6. Or else- refers to the consequences or sanctions for disregarding the institution.

Accordingto Elinor and Sue (1995), every institution needs to have a Minimum,an Aim, an Attribute, and a Condition, the Deontic, and the or elseto be able to carry out an institutional grammar analysis and developan institutional statement. In some cases, the statement can bedeveloped without the Deontic and Or else. The statements that aredeveloped in respect with these requirements are referred to as therules of a given institution. Statements that have only the fourcomponents develop the norms of an institution while the statementscontaining an Attribute, Aim, and condition are developing the sharedstrategies within an institution (Crawford&amp Ostrom 1995).

TheIGT has been used in various institution studies and has developedsome unresolved challenges. For instance, there have been cases ofambiguity regarding how the statements are developed especially incases whereby the Deontic is not explicit but implicit. There havealso been cases of whereby identification of the Attribute within aninstitution statement is impossible or uncertain. Another reportedchallenge is differentiating the conditions from the aims. These havebeen the major challenges facing the IGT.

Questions

  1. State the major components of an Institutional Grammar Tool

  2. What is your understanding of Institutions according to Elinor and Sue (1995)

Terminologies

  1. Institution Grammar Tool

  2. Institutional statements

  3. Attribute- refers to the institution that owns the statement

  4. Object – refers to the animate or inanimate receiver of the action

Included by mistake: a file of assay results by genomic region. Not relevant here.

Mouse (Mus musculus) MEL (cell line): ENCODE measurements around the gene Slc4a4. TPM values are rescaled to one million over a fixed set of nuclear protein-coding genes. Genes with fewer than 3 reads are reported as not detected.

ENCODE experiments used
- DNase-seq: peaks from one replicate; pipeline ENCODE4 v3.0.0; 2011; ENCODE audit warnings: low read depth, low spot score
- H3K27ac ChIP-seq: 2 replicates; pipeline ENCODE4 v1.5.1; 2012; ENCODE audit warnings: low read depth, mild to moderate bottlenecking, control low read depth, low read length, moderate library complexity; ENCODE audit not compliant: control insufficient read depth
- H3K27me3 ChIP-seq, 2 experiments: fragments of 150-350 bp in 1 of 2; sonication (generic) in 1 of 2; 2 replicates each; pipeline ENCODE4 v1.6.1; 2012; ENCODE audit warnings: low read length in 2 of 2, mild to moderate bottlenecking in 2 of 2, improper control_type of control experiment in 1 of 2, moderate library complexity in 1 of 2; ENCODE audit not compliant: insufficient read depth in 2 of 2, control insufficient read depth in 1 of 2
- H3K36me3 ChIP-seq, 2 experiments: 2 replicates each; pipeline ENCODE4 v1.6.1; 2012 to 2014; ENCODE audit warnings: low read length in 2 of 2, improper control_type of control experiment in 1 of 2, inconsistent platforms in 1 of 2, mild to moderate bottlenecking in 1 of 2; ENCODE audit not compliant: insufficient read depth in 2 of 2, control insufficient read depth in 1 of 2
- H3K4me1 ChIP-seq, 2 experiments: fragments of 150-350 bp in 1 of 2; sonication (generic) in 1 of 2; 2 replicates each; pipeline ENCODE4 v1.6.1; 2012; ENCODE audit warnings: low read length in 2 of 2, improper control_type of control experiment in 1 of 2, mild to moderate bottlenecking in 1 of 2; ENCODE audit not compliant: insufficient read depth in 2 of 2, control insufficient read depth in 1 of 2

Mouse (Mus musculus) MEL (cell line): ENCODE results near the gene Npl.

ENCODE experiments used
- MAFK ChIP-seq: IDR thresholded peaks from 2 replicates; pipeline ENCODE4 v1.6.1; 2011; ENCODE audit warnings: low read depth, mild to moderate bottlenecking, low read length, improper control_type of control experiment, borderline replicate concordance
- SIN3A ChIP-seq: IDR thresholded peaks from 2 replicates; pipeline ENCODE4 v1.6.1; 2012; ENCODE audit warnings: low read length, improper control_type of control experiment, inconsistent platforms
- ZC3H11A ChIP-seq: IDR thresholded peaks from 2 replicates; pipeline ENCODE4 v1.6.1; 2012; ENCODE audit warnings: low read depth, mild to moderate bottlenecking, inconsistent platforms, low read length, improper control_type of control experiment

5. Deontic – refers to as the action stated in the statement

  6. Aim-refers to the outcomes of the Deontic

  7. Condition- refers to the when, how, where, and to what extent allowed to the aim of the statement

  8. Or else- refers to the consequences or sanctions for disregarding the institution.

Importance

  • Their information takes an analysis perspective of identifying and dissecting institutional statements such as legislative directives, by-laws, and other types of policies.

  • They describe how to separate various phrases in the policy documents and how those phrases can be transformed into institutional statements.

  • After the development of the statements, the next would be to dissect them using a prescribed coding system. The following are the five main components of the statements

References

North,D. C. (1990).&nbspInstitutions,institutional change and economic performance.Cambridge university press.

Crawford,S. E., &amp Ostrom, E. (1995). A grammar of institutions.&nbspAmericanPolitical Science Review,&nbsp89(03),582-600.